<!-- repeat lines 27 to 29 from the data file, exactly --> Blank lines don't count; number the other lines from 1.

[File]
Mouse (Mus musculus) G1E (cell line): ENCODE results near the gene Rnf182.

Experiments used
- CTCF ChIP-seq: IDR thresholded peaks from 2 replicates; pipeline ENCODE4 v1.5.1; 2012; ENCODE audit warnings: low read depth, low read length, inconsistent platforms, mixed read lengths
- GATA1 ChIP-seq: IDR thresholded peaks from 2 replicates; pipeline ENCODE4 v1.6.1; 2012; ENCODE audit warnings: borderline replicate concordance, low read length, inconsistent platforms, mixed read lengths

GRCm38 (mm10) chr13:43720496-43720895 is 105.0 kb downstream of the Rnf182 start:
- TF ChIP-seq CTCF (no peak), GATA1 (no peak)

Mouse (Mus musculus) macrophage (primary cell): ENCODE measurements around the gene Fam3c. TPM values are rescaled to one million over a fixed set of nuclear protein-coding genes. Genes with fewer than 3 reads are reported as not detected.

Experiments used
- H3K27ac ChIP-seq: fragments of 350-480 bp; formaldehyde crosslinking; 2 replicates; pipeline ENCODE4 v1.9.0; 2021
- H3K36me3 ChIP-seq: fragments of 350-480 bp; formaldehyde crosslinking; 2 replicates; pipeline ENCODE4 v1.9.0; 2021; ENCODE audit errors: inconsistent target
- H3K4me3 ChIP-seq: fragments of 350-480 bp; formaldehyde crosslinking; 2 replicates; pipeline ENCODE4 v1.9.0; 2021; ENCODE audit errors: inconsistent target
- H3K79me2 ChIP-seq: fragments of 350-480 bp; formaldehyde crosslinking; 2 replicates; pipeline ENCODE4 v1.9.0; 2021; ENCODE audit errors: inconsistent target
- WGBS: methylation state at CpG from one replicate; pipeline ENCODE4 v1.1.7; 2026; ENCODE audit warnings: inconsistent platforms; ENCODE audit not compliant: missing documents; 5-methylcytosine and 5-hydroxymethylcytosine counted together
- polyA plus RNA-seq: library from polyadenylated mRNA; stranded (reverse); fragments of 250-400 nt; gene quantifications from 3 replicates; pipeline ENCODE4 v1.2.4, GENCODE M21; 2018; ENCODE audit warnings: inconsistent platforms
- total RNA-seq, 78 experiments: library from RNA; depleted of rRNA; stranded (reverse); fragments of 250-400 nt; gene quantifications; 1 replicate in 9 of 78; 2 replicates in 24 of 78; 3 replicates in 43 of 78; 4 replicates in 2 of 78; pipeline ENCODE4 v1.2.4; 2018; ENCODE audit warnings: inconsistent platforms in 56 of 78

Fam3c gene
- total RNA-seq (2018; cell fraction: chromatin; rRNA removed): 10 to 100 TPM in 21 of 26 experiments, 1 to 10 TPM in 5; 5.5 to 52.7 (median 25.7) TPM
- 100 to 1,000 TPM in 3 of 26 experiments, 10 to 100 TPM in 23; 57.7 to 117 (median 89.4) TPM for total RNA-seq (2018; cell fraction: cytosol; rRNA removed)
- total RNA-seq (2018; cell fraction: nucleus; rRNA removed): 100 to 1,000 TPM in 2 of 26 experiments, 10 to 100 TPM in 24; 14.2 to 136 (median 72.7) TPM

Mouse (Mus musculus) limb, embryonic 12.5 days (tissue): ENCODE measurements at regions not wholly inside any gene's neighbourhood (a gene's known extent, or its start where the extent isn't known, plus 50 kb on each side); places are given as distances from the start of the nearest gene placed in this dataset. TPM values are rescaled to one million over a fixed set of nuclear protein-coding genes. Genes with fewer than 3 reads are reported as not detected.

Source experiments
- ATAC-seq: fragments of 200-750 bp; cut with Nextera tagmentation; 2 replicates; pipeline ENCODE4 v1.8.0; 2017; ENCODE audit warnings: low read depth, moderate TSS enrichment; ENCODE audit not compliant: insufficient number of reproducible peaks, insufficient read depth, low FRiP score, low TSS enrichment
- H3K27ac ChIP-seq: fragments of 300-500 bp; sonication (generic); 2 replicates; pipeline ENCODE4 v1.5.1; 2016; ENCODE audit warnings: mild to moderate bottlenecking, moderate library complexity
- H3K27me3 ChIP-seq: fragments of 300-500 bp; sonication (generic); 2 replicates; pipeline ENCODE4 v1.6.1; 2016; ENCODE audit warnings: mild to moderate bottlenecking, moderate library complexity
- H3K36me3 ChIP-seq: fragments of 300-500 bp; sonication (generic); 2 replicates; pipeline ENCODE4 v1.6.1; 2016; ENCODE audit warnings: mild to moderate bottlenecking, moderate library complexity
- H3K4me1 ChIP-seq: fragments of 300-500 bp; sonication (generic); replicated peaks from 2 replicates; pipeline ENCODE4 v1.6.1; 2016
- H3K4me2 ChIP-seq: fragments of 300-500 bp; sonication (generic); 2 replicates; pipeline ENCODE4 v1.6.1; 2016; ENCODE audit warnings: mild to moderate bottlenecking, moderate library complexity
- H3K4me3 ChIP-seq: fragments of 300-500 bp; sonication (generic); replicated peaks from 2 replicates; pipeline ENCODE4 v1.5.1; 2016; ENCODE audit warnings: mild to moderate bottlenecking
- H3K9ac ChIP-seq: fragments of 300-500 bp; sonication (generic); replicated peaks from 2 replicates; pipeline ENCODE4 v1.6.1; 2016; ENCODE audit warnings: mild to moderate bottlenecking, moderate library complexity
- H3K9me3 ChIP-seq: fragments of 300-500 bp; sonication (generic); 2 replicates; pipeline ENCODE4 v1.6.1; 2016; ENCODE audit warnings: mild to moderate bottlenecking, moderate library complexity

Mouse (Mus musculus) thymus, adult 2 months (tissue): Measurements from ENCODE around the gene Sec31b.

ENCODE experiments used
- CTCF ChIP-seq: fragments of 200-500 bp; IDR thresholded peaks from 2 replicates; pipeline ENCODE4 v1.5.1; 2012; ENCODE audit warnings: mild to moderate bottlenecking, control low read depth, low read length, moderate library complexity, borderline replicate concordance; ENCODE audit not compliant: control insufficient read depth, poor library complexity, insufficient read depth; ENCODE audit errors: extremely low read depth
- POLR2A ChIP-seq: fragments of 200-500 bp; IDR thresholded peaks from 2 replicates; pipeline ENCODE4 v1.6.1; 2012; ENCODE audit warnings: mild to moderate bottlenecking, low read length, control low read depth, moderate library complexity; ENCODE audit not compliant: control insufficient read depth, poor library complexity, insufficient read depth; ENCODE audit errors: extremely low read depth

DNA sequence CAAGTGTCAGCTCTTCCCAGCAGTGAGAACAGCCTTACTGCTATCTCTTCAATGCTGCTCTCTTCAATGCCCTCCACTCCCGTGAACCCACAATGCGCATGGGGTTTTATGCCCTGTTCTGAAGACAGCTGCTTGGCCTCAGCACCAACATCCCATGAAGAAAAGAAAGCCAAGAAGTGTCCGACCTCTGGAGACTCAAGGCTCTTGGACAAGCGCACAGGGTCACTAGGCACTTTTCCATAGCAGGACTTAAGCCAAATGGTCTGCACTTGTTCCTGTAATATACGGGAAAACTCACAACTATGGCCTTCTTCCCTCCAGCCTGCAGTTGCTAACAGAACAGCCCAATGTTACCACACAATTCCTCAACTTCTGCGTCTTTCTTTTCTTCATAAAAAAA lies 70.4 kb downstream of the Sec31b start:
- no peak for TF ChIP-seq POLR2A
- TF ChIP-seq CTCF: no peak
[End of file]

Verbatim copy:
- H3K4me2 ChIP-seq: fragments of 300-500 bp; sonication (generic); 2 replicates; pipeline ENCODE4 v1.6.1; 2016; ENCODE audit warnings: mild to moderate bottlenecking, moderate library complexity
- H3K4me3 ChIP-seq: fragments of 300-500 bp; sonication (generic); replicated peaks from 2 replicates; pipeline ENCODE4 v1.5.1; 2016; ENCODE audit warnings: mild to moderate bottlenecking
- H3K9ac ChIP-seq: fragments of 300-500 bp; sonication (generic); replicated peaks from 2 replicates; pipeline ENCODE4 v1.6.1; 2016; ENCODE audit warnings: mild to moderate bottlenecking, moderate library complexity